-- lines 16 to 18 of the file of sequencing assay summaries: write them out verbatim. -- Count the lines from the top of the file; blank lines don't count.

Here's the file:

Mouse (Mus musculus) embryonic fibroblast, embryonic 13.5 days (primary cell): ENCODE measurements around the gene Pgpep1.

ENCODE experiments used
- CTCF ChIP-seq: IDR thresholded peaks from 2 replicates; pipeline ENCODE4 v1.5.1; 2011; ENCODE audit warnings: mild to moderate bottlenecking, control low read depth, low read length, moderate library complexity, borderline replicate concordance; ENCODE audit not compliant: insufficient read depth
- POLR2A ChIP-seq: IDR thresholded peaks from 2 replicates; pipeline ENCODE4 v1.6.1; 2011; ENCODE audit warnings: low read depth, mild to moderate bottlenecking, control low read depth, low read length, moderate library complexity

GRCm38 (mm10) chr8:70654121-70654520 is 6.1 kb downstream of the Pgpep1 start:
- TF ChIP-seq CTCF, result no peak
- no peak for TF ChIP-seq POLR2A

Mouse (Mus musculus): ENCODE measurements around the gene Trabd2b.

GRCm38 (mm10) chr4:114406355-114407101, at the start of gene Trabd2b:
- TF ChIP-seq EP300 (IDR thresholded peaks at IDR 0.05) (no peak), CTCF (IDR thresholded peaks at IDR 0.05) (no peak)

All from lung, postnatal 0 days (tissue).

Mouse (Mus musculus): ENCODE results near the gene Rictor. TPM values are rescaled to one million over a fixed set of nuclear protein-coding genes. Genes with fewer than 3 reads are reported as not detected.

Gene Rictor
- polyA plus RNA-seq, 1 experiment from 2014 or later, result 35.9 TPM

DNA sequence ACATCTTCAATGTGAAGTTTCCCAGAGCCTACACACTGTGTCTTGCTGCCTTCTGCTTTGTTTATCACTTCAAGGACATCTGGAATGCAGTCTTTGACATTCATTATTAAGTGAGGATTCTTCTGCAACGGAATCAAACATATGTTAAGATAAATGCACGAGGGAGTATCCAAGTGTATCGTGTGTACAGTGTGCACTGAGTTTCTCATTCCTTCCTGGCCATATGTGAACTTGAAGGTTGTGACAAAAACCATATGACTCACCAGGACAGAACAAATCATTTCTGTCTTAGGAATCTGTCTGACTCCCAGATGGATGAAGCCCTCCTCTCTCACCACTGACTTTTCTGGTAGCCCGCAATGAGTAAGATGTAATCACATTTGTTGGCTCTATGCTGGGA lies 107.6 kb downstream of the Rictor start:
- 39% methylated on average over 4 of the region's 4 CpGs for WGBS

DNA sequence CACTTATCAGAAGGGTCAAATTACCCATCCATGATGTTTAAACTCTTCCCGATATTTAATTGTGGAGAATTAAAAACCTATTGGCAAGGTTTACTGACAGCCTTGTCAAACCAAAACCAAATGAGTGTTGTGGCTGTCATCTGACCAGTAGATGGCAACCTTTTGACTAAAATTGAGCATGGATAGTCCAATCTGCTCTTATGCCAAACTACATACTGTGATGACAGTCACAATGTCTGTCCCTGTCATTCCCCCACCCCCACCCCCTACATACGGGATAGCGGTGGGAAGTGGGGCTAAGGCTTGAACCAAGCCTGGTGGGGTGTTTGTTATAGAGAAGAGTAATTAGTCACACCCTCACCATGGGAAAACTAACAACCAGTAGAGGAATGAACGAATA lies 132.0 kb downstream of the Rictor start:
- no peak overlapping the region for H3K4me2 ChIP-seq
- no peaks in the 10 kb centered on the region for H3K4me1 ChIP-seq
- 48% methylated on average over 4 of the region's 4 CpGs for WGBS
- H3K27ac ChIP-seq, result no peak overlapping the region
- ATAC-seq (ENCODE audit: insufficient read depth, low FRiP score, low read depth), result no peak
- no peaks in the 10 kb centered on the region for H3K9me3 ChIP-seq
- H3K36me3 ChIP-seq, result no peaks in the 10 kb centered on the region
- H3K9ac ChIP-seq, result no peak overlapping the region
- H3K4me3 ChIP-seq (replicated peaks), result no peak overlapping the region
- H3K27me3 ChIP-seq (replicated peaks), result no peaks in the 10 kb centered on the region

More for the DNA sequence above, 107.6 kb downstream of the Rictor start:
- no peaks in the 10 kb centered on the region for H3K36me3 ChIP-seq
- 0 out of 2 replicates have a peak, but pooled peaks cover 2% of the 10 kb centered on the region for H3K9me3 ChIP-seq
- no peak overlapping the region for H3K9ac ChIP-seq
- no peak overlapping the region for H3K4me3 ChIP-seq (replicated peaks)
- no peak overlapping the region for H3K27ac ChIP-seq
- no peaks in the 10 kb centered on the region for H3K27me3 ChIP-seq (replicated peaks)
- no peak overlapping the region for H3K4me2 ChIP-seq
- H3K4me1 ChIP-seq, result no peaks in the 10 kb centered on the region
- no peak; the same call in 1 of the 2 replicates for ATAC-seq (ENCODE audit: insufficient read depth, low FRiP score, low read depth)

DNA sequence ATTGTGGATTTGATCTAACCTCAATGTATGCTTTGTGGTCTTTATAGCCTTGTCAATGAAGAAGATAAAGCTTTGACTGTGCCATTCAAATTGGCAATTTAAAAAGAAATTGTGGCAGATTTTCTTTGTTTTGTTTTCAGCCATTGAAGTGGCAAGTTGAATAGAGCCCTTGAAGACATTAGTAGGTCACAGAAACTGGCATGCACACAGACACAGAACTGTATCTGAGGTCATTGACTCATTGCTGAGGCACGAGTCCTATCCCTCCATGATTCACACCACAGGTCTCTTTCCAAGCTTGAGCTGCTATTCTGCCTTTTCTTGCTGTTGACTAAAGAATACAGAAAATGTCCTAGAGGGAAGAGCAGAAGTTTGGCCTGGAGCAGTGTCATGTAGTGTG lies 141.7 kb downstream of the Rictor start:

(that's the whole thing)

- 39% methylated on average over 4 of the region's 4 CpGs for WGBS

DNA sequence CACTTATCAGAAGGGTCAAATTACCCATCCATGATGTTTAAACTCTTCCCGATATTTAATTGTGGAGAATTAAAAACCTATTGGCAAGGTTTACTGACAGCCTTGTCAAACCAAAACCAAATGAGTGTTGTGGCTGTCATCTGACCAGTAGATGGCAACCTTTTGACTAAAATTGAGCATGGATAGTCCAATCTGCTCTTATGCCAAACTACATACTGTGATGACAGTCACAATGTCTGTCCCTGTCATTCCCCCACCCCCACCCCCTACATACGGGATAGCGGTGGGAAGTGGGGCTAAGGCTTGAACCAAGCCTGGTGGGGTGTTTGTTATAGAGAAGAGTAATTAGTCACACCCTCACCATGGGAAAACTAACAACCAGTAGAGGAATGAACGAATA lies 132.0 kb downstream of the Rictor start:
- no peak overlapping the region for H3K4me2 ChIP-seq